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Rachel Offerdahl

Rachel Offerdahl

Multimedia intern, Executive Office of Energy and Environmental Affairs (EEA)

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Last year in Massachusetts, 2,200 volunteers picked up 23,000 pounds of marine debris along 110 miles of coastline during an annual statewide beach cleanup. The event, known as COASTSWEEP, kicked off September 25 at DCR’s Lynn Shore & Nahant Beach Reservation. COASTSWEEP, part of the Ocean Conservancy’s International Coastal Cleanup, is an annual international event aimed at raising awareness of the marine debris issue and cleaning up shorelines, riverbanks, and marshes. Volunteers sort debris into trash and recycling and record the items they pick up, which is later compiled into a database. Check out the video to hear from Office of Coastal Zone Management COASTSWEEP Program Manager Robin Lacey about the purpose and significance of COASTSWEEP. Thomas Glenn, age 7, talks about what cleaning up beaches means to him.

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Recent Posts

2014 DAR Agricultural Calendar: October posted on Oct 29

2014 DAR Agricultural Calendar: October

October’s Massachusetts Agriculture Calendar Photo Contest winner was Steve Golson who photographed his Hereford beef cattle at Sorli Farm in Carlisle. Sorli Farm has been operated by three generations of the Sorli family since 1745. The family purchased the land in 1914, so it’s fitting that   …Continue Reading 2014 DAR Agricultural Calendar: October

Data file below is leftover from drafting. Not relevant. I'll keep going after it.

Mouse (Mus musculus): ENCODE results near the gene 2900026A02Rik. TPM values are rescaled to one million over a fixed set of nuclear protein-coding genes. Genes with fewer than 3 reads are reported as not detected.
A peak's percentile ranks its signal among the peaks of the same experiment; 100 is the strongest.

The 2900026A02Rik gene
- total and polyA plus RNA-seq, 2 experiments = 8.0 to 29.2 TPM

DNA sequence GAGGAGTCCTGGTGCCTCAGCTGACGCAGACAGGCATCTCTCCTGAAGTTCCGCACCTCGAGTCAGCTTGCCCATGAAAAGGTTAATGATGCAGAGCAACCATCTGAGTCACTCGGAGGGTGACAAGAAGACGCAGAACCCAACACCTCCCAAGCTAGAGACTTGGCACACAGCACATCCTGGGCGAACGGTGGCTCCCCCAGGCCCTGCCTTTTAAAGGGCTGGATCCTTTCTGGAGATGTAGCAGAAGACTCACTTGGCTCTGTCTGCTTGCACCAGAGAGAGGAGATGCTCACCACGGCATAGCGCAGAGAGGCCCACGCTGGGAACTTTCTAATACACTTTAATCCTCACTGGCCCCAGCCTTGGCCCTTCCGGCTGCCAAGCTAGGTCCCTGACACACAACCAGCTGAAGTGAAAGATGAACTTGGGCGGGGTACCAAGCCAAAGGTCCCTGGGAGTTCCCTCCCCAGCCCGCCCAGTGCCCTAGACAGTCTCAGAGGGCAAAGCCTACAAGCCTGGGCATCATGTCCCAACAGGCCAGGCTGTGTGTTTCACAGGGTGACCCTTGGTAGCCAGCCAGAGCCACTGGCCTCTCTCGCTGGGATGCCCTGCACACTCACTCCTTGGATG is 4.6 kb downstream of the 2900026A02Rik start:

Wood: The Future (and Past) of Green Infrastructure posted on Sep 30

Wood: The Future (and Past) of Green Infrastructure

Wood, one of the oldest building materials in human history, might also be the greenest.

The View from Massachusetts posted on Sep 17

The View from Massachusetts

While Massachusetts can claim significant success in urban river revitalization, dam removal, cranberry bog naturalization and stream flow restoration, globally there are daunting challenges to restore highly impacted or vanishing ecosystems that will test the acumen of ecologists, engineers and politicians for years to come.